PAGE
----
The Sims 4: Eco Lifestyle
The major feature of a great game? It’s different for everyone. No, I’m not talking about tastes, I’m talking about games that deliver a different experience depending on the player. Games where two people meet and talk about the same game, but they have completely different stories to tell. The best games used to give you a simulated environment that responds to your actions, and the result was the story. The Sims used to be such a game.
Here we have the opposite. The Sims 4 is a game designed to get boring so that you are ready to buy more stuff. More, not really new: New furniture and new themes used to mean new animations, new “voiced” actions, and of course new functionality. That is no longer the case. New gameplay is puzzled together with text windows, overblown particle effects and formatted into “quests” that turn what used to be a freeform sandbox into a shopping list, hunting for medals. The “voice” samples get reused just like the animations, and while you can saturate each of your sims’ needs in roughly 15 way by now – with 15 different skills – it always looks the same and feels the same. The basic experience hasn’t changed one bit, and a dozen DLCs did not make the world feel bigger.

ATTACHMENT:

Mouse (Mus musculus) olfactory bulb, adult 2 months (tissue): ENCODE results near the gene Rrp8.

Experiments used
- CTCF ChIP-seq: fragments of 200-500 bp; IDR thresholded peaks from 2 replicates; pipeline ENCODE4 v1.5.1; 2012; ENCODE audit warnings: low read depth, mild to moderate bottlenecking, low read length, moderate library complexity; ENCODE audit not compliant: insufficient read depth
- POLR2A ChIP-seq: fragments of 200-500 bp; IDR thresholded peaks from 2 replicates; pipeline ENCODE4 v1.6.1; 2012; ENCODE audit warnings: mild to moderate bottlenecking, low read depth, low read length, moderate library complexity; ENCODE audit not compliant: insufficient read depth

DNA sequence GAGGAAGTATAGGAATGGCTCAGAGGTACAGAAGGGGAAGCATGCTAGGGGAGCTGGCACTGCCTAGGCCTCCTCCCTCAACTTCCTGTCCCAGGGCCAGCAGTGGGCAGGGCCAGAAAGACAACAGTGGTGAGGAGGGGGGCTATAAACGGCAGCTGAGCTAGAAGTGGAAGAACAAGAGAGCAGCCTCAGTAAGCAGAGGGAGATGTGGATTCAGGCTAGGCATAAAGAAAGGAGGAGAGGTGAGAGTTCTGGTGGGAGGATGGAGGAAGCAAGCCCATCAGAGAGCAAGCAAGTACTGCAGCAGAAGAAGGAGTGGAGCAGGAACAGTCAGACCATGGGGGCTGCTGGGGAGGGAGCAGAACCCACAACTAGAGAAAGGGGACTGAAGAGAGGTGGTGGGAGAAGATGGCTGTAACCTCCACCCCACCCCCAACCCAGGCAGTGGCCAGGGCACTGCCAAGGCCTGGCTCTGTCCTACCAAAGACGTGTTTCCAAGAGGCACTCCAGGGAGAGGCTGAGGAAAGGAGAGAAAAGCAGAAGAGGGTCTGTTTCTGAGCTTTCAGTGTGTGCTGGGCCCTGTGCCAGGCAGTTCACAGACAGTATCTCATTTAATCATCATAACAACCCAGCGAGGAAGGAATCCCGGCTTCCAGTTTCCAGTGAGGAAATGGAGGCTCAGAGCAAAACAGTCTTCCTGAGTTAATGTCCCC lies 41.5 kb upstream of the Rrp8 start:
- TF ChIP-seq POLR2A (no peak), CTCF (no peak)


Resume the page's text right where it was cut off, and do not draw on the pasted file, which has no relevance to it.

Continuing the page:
The “emotions” eradicated what used to be different personalities and unexpected behavior, and instead of simulated “individuals” you know have a bunch of good looking dolls who all seem to have the same parents and behave the same, react the same – in short: Have become predictable, and therefore just boring.
Does this pack change this? Can we see that the developers have heard that criticism that has been written and spoken and streamed for six years now?
Of course not. The only language EA understands is money. So don’t give it to them.